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Siberian Officials Wage Denunciation Campaign Against Baikal Defenders

Lake Baikal in winter. Tatiana Viktorovna Sukmanova

Officials in Russia’s Irkutsk region in southeastern Siberia have publicly denounced activists seeking to block a controversial bill that would ease logging restrictions along the shores of Lake Baikal, the Govorit NeMoskva news outlet reported Monday. 

In an open letter, 34 regional officials, including six mayors, accused environmental activists of waging a cyberbullying campaign and inciting “inter-social conflicts between the peoples of Baikal and the rest of Russia,” according to excerpts from the letter published by Govorit NeMoskva. 

Introduced in Russia’s lower house of parliament this year, fresh amendments to the country’s law on the protection of Lake Baikal — a UNESCO World Heritage site — seek to permit logging on as many as 75 plots of shoreland with a combined area of 762 hectares. 

While the bill’s backers say it will allow for a long-overdue development of basic infrastructure in the many remote towns and villages on the lake, ecologists believe it would pave the way for mass commercial wood harvesting and the building of outsized tourism infrastructure.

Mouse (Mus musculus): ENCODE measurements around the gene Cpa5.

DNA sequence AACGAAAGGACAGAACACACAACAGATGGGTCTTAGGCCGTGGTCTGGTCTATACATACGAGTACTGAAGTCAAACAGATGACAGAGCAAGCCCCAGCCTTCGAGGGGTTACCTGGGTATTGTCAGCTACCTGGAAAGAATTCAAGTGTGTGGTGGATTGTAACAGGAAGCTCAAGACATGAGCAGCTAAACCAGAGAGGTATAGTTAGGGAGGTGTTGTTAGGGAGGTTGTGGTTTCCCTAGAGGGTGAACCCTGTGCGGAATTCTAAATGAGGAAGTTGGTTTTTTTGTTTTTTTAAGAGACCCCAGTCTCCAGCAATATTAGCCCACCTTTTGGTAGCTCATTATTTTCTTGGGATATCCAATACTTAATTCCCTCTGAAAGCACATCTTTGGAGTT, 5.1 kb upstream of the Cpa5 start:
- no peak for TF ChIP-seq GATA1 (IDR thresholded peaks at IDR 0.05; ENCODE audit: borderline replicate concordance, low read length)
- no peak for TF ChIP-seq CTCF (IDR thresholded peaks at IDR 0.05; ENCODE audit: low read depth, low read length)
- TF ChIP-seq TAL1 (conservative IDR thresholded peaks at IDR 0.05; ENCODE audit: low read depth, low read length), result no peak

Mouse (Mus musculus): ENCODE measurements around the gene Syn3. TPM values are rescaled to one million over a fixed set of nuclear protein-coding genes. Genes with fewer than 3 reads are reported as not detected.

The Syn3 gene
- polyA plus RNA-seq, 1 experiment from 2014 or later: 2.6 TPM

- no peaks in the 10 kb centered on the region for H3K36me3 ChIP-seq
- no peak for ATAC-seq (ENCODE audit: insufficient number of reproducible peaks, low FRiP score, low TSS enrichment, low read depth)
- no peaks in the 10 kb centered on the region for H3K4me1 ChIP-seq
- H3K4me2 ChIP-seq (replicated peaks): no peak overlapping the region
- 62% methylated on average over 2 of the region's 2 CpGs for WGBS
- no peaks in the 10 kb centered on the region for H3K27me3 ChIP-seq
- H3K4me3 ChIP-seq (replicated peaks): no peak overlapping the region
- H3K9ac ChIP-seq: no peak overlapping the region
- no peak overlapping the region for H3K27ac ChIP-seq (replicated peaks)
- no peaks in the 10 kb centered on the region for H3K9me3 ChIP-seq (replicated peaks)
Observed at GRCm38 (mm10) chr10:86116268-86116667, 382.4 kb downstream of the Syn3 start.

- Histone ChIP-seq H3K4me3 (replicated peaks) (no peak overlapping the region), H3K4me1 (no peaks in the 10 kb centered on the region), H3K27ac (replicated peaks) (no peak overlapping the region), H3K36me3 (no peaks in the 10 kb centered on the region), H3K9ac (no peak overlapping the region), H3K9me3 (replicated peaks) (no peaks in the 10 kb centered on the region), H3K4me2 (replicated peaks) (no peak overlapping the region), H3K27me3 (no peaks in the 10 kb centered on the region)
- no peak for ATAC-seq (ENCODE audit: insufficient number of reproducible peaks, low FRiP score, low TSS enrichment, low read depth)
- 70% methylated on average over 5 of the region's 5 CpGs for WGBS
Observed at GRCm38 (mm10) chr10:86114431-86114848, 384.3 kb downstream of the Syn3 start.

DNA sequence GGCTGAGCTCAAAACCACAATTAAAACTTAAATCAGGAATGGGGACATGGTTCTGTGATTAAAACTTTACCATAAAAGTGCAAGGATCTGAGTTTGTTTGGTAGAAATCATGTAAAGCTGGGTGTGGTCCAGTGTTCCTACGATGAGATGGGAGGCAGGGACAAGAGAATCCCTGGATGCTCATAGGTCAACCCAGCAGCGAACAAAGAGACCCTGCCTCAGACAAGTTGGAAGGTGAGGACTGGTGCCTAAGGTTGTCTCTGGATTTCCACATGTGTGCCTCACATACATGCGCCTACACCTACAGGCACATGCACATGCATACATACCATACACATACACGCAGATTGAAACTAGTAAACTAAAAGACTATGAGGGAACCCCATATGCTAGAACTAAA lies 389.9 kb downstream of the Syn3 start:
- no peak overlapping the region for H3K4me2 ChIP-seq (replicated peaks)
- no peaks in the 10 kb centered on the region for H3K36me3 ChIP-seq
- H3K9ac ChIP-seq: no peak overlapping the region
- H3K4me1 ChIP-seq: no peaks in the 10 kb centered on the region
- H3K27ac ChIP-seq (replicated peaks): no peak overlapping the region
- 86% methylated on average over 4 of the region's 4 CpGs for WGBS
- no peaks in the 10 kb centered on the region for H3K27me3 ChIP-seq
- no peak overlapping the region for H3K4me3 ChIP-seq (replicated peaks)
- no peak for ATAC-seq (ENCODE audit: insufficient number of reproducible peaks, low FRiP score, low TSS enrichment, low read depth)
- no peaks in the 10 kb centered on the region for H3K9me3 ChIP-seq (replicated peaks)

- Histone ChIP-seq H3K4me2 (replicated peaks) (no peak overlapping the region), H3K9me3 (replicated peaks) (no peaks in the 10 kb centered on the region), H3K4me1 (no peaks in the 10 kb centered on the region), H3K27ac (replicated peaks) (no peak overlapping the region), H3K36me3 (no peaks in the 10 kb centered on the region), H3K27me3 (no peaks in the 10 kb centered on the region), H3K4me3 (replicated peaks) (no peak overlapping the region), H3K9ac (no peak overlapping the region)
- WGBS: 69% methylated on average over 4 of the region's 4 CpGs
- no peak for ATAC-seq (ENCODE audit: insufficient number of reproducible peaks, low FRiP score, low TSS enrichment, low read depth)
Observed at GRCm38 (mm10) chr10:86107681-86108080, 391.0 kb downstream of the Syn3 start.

The open letter, which was sent to local media outlets, singled out activists Vitaliy Ryabtsev and Lyubov Alikina as the chief instigators of an alleged cyberbullying campaign against supporters of the bill who live on Baikal’s shores.  

The letter’s authors called on President Vladimir Putin, the FSB and the Prosecutor General’s Office to inspect activists’ online publications and social media comments for traces of “hatred of Baikal’s residents and the country’s leadership.” 

Last month, Alikina published an official letter from the Prosecutor General’s Office which stated that measures outlined in the new bill could indeed harm Baikal’s unique ecosystem while yielding no direct benefits to local residents. 

UNESCO’s World Heritage Committee signaled earlier this year that adaptation of the controversial bill could result in Lake Baikal being added to its World Heritage in Danger list.

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